Keep Politics out of the EV Debate and Listen to the People

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To the Editor:

I have met and heard from many of you who have shared your views and concerns about the Governor’s proposal to ban the sale of new, fully gas and diesel-powered cars, pickups, and trucks in Connecticut—tying us to California’s vehicle emission standards with no flexibility for deciding what’s best for us here. People do not like government telling them how to live their lives. They want to decide. They want choice when it comes to EVs. They want realistic plans regarding emission standards. I agree. This is common sense.

This message was heard loud and clear in November when an eleventh-hour shakeup occurred. The “ban with no plan” proposal was halted—for the time being. Why? Ultimately, some Democrats had second thoughts about enacting a sweeping ban. That there was no realistic plan behind the ban only made the case more evident.

People in Connecticut want to know the details of a plan: where will we get the extra electricity to power the thousands of new EVs, how will the transmission line infrastructure be built, who will pay for it all (your electric bill is already too high), where will people charge them throughout the state, will there be enough operational charging stations where people live and work, and will EVs be affordable? What about the needs of farmers, truckers, and small businesses? What about those who are low-income or economically challenged? We simply want our questions answered instead of rushing into a mandate that has to be fleshed out after it’s enacted.

I support responsible, realistic, and reasonable ways to address environmental and climate concerns. It is one thing to set goals. It is another thing in the real world to create thoughtful and well-informed plans to achieve those goals. We cannot put the cart before the horse. 

I also support people having their individual choice about buying an EV based upon what they want and can afford to do. I support the growing EV market. Let’s keep it growing and advancing technologically. At the same time, keep working to build more of the infrastructure.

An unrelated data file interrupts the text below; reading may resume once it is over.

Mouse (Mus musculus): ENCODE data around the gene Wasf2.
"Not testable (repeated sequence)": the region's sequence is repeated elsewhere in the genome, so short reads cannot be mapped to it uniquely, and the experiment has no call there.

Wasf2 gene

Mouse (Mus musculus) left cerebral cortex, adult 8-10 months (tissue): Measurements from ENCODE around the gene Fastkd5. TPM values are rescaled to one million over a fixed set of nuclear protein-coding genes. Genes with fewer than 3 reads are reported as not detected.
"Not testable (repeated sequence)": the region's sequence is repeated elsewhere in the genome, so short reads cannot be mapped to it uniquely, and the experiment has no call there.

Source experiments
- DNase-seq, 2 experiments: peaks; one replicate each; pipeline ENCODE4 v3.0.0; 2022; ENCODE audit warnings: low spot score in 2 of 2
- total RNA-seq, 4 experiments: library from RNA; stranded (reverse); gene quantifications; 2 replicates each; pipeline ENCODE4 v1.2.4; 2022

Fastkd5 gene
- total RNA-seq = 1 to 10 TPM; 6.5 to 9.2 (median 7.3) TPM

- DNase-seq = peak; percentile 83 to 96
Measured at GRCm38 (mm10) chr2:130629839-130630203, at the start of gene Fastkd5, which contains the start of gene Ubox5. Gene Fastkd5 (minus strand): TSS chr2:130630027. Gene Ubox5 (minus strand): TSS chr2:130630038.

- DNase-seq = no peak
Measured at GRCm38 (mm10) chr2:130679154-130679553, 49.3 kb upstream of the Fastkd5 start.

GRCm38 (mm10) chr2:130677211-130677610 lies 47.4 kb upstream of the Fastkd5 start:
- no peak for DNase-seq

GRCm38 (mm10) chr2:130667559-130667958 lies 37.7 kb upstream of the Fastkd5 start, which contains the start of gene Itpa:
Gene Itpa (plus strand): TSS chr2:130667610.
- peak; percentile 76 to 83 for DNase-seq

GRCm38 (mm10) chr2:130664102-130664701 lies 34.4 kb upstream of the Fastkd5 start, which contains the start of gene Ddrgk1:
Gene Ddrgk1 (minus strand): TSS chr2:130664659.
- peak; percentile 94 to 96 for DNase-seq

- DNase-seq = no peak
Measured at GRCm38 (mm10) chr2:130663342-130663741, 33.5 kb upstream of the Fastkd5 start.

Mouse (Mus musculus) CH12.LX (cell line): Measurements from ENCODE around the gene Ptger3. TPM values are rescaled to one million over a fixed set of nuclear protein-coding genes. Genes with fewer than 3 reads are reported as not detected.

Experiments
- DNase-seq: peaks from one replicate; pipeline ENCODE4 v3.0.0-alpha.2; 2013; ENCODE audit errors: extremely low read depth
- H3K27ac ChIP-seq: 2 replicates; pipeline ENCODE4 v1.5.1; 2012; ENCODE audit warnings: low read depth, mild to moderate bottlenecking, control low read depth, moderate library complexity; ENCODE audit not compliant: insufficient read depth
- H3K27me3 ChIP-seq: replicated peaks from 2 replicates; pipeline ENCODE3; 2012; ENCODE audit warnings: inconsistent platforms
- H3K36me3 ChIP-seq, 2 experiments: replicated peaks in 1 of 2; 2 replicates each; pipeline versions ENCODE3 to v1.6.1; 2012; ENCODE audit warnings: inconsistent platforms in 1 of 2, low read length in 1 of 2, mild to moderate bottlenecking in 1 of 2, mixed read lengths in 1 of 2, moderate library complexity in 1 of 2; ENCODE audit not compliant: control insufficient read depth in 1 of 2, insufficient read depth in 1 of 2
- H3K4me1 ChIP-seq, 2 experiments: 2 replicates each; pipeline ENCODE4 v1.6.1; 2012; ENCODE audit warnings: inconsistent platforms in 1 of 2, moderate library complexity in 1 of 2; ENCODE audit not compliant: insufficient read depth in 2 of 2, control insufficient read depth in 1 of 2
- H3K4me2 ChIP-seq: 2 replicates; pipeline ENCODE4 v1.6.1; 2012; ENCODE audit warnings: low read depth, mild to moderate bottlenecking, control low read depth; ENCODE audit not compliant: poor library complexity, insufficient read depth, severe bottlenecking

The Democratic majority soon wants to hold a “special legislative session” right before the regular session that begins on Feb. 7 to politically push through an EV mandate. This blatantly circumvents the legislative process. No public hearings. No expert opinions. No stakeholder opinions. Should the Majority take this route, it outright ignores you, the people. This is wrong! People do not like it.

Government works best when it listens to people. My Republican colleagues and I are doing just that.

We have been hearing that hybrid vehicles could be mandated instead of a full EV mandate. But plug-in hybrids count only up to 20 percent of a zero-emission goal per the California rules. Not all hybrid types would be counted. Yet, plug-in hybrids still burn gas and still cause the concerns outlined above about EVs.

A $14.6 million federal grant will help build 104 new, public charging stations in Connecticut. That’s $140,000 per charging station. Not one of these new charging stations will be in northeastern Connecticut, where public charging stations are currently limited to find. This is not an equitable situation. Based upon U.S. Dept. of Energy estimates, Connecticut needs 1,500 more public stations by 2025 to meet the charging demands of projected EV sales, which could be $210 million to build. The estimates for an additional 10,000 needed by 2030 could cost $1.4 billion. Who will pay for this? An EV mandate would increase this already high need for more charging stations and so too the costs. This price tag does not account for the cost of more transmission lines and buying more electricity for the grid. These are legitimate, real concerns about how to pay for and build vast infrastructure all in a short period of time.

I am ready to meet with my colleagues on both sides of the aisle to talk about real solutions for hard-working people, families, retirees, businesses, farmers, town governments, and everyone in the 35th District and across the state. I have already been doing it. Let’s get partisan politics out of the process and do what is right for public policy.

In the meantime, pay attention to what your state government is doing, speak to your elected officials, and make your voices heard—do not think that you will go unheard.

State Sen. Jeff Gordon
Woodstock, CT

Gordon, a Republican, lives in Woodstock and represents the towns of Ashford, Chaplin, Coventry, Eastford, Ellington, Hampton, Stafford, Thompson, Tolland, Union, Vernon, Willington and Woodstock